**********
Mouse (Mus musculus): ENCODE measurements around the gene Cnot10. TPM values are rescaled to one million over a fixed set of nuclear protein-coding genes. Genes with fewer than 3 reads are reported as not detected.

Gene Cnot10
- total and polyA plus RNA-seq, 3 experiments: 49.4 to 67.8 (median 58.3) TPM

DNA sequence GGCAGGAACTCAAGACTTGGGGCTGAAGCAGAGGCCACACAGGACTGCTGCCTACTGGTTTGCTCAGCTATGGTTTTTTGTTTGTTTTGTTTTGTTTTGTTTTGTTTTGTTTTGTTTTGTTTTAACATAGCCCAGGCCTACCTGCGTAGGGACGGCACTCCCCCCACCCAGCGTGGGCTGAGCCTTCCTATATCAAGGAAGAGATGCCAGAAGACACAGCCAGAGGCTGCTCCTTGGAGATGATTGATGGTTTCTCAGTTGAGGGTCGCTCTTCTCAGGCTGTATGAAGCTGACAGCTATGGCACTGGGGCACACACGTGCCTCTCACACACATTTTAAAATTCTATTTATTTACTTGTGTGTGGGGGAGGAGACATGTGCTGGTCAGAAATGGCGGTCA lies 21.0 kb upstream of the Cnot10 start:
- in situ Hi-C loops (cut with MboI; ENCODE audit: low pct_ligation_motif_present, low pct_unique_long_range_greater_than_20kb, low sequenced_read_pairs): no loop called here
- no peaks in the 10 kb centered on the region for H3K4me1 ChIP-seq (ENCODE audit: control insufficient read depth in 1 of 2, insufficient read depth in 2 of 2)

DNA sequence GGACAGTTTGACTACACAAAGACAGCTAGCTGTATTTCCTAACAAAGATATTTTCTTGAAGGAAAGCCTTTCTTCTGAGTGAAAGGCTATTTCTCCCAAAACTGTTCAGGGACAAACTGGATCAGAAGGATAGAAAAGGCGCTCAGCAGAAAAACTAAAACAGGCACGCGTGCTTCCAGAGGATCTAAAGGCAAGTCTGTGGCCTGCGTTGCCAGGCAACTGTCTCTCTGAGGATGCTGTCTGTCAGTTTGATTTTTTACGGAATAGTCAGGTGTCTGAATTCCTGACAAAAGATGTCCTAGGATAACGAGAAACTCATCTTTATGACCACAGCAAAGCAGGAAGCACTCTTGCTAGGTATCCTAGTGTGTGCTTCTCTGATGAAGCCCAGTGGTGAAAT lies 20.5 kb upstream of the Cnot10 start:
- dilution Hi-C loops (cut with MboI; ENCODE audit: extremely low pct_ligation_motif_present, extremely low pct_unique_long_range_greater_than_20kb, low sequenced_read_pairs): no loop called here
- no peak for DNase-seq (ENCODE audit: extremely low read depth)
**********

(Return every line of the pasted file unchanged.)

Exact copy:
Mouse (Mus musculus): ENCODE measurements around the gene Cnot10. TPM values are rescaled to one million over a fixed set of nuclear protein-coding genes. Genes with fewer than 3 reads are reported as not detected.

Gene Cnot10
- total and polyA plus RNA-seq, 3 experiments: 49.4 to 67.8 (median 58.3) TPM

DNA sequence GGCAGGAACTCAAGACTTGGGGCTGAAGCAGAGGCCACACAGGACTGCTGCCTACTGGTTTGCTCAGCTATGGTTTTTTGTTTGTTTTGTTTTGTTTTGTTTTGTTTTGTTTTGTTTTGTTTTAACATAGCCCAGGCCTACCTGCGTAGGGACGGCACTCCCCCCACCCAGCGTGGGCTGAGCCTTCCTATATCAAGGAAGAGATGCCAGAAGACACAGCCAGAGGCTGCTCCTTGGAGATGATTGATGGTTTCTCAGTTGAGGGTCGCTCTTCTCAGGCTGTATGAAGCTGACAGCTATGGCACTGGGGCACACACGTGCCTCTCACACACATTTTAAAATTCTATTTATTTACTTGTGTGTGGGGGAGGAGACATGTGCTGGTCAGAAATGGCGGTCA lies 21.0 kb upstream of the Cnot10 start:
- in situ Hi-C loops (cut with MboI; ENCODE audit: low pct_ligation_motif_present, low pct_unique_long_range_greater_than_20kb, low sequenced_read_pairs): no loop called here
- no peaks in the 10 kb centered on the region for H3K4me1 ChIP-seq (ENCODE audit: control insufficient read depth in 1 of 2, insufficient read depth in 2 of 2)

DNA sequence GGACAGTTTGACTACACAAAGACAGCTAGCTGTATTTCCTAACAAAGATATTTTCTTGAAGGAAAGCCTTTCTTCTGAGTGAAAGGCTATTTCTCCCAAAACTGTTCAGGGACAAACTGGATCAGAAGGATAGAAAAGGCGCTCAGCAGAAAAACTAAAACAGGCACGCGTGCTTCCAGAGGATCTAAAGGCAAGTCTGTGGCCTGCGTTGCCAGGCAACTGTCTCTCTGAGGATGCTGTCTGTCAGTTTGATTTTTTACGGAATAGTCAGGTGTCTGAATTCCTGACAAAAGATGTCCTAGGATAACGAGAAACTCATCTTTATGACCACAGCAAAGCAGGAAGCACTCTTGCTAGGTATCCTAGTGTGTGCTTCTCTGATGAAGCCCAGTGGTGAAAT lies 20.5 kb upstream of the Cnot10 start:
- dilution Hi-C loops (cut with MboI; ENCODE audit: extremely low pct_ligation_motif_present, extremely low pct_unique_long_range_greater_than_20kb, low sequenced_read_pairs): no loop called here
- no peak for DNase-seq (ENCODE audit: extremely low read depth)